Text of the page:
A few of the things I will teach my grandma (or anyone else from her generation) who might freak out about modern weddings
Times they are a-always changin.’ And those changes have a big impact on modern weddings. Things come in and out of fashion, social mores change, and individual beliefs evolve and change. Today’s wedding looks a lot different than the weddings your grandma probably attended – and even those your mother attended.
Depending on your granny, she might be amused at the changes or she might be downright scandalized.
Not Asking Permission
OK, so this one technically happens before the wedding. But it was once standard practice for a wannabe groom to ask the bride’s father for her hand in marriage before he asked her. Nowadays, the decision to get married or not is wholly between the couple (for the most part). A lot of parents don’t even meet the fiancé until after the question has already been popped.
Though some people believe this tradition is old-fashioned and not necessary, they still ask for “permission” to show respect. (That doesn’t mean they won’t carry through if the answer is “no.”) Instead of calling it “permission,” many choose to ask for a “blessing.”
Your granny and other old-fashioned relatives might ask if you asked permission first – or if your man asked – and they might be aghast if the answer is “no.”
Not Having a Religious Ceremony
Marriage has long been a religious ritual. These days, more couples are thinking outside tradition and defining for themselves what they think marriage should be. Many forego the minister-led wedding and choose a non-denominational officiant, a nonreligious but spiritual figure like a humanist, a justice of the peace, or even a friend or family member. Some couples ask a loved one to lead the ceremony, and then they go down to the courthouse to have a short ceremony in front of the justice of the peace to make the whole thing legal.
Other couples have to forego the religious ceremony because they come from starkly contrasting religious backgrounds and are not able to come to a compromise. Therefore, they decide to have a secular ceremony.
Seeing Each Other before the Ceremony
NOT seeing the bride before the “I do’s” on the day of the wedding is one of the most strongly held traditions of marriage. People go to great lengths to make sure that the groom doesn’t see the bride – even by accident. Otherwise, they believe, the marriage will be cursed with bad luck.
Over the past few years, more and more couples have been foregoing this tradition by engaging in a private “first look.” They get to see each other and get the nervous butterflies out. Plus, having that moment in private is kind of like a mini celebration just between the two of them. It’s a special way to connect right before they proclaim their commitment in front of their closest friends and family.
Brides of the past were covered from head to toe. Many wore dresses with collars that rested right under their jaw lines. Some even wore gloves or layers of petticoats. Their grooms had to unwrap them layer by layer on their wedding night.
Nowadays, it’s not uncommon to see a bride walk down the aisle with a backline that goes all the way to her waist. Strapless dresses are ubiquitous. Some even wear gowns with low-cut fronts. Some brides forego the huge gown and opt for a tight-fitting or short cocktail dress instead. Today’s bridal gowns are chosen more for fashion than for modesty.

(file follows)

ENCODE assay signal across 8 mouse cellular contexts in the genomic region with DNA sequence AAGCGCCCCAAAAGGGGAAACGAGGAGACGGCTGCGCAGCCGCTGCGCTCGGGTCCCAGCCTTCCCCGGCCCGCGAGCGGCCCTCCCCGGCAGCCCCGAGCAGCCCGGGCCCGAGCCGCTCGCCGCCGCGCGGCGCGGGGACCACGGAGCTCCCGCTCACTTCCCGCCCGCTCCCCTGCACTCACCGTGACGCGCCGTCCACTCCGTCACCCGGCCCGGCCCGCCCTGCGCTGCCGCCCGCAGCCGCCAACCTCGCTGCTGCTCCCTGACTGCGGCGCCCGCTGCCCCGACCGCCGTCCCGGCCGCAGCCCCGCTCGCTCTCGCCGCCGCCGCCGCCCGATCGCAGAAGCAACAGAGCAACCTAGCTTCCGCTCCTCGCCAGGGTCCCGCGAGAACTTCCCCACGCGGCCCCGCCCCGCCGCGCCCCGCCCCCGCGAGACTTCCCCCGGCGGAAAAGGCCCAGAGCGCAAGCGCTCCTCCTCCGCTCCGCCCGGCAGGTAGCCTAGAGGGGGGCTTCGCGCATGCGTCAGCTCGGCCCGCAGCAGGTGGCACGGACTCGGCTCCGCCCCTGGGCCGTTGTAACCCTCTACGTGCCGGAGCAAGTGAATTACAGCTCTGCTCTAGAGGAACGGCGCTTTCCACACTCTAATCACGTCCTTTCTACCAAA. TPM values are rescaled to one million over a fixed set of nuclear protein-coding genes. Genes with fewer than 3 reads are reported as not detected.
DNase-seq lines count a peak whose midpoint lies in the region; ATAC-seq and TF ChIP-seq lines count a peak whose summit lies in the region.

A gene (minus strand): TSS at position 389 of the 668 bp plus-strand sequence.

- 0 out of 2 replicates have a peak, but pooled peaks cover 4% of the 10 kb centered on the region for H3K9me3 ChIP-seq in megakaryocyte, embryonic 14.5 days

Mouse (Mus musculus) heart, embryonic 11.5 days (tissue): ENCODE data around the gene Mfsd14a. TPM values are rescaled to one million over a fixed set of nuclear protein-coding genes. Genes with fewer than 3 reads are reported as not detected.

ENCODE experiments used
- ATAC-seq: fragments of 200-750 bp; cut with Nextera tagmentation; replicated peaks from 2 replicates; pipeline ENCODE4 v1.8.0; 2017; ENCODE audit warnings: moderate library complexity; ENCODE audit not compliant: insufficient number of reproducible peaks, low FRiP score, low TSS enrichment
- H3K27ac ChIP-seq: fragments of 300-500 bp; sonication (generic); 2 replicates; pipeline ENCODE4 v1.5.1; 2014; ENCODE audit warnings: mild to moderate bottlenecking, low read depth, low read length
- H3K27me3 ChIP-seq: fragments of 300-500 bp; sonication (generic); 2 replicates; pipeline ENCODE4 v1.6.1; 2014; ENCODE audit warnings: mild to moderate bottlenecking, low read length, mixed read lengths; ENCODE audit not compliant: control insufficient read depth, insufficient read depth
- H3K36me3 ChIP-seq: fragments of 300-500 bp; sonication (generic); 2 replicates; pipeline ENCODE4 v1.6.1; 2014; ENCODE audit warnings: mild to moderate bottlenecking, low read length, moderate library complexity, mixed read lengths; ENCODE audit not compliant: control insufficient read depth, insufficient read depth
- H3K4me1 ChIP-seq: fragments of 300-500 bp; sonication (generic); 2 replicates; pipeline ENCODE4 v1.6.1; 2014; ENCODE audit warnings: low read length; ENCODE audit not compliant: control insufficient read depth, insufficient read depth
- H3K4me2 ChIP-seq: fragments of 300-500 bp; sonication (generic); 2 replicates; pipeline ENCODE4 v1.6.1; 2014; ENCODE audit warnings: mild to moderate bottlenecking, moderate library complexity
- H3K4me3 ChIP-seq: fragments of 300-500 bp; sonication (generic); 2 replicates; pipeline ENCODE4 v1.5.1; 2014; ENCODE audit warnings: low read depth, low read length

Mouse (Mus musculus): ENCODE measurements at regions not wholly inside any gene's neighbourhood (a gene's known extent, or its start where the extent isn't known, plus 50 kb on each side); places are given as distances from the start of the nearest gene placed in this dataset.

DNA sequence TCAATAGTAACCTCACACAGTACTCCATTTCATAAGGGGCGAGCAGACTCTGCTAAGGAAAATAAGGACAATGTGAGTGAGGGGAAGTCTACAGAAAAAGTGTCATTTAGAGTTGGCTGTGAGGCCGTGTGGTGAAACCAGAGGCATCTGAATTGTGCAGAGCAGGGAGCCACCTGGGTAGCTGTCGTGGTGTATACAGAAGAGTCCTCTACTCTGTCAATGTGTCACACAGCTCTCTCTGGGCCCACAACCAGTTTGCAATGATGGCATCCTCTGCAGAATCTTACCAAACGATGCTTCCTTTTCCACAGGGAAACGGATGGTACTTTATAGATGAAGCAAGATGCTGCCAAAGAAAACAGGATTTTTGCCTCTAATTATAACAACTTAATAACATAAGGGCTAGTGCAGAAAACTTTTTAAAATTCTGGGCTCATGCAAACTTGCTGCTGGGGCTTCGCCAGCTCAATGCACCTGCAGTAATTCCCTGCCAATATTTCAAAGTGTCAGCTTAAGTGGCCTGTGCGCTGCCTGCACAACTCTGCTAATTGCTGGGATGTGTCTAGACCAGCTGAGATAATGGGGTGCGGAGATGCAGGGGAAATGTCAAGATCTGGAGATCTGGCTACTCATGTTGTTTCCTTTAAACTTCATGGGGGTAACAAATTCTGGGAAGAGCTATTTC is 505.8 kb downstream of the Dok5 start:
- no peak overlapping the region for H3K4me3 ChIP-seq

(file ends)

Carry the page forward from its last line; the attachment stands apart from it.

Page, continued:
Couples Writing their Own Vows
“To have and to hold, for better or worse, in sickness and in health…” These are just some of the traditional vows. Most people expect to hear them at a wedding. But many more couples are choosing to write their own vows. They want to make promises that are more genuine expressions of how they feel, and they want their vows to reflect their values for marriage.
Don’t worry about whether your grandmother or any other family member might disapprove of what you want to say to your future spouse. No one will hear your vows until you’re at the altar anyway, and it will be too late for them to try to change anything. Even if you get an earful after the ceremony, you can rest assured knowing that you got to say exactly what you wanted to your beloved.
Having Men and Women on Both Sides of the Altar
Typically, bridesmaids have been … maids. Or women. Typically, groomsmen have been men. But these days, couples are foregoing those traditional monikers so they don’t have to exclude someone important in their life solely on the basis of gender. Women are having a Man of Honor, and grooms are having a best Woman.
Some couples may choose to honour tradition by simply asking their future spouse to swap out a spot. For example, the bride might ask her groom to have her best male friend as a groomsman and she’ll ask his sister to be a bridesmaid.
Having Two Men or Two Women at the Altar
Speaking of gender swapping at the aisle, your granny is far more likely than today’s generation to be scandalized by the idea of two men or two women getting married. Many have evolved their opinions, but some are holding onto old ideas about definitions of marriage as though the world is still flat. Hopefully, your family is supportive. If it’s not, celebrate with other family members or close friends who are.
Trends evolve. Definitions evolve. Life evolves. Times will continue to change, and today’s weddings may look nothing like the weddings we will see in another 50 years. What’s more important than anything else when planning your wedding is staying true to yourselves and making a genuine proclamation of your love and commitment for one another.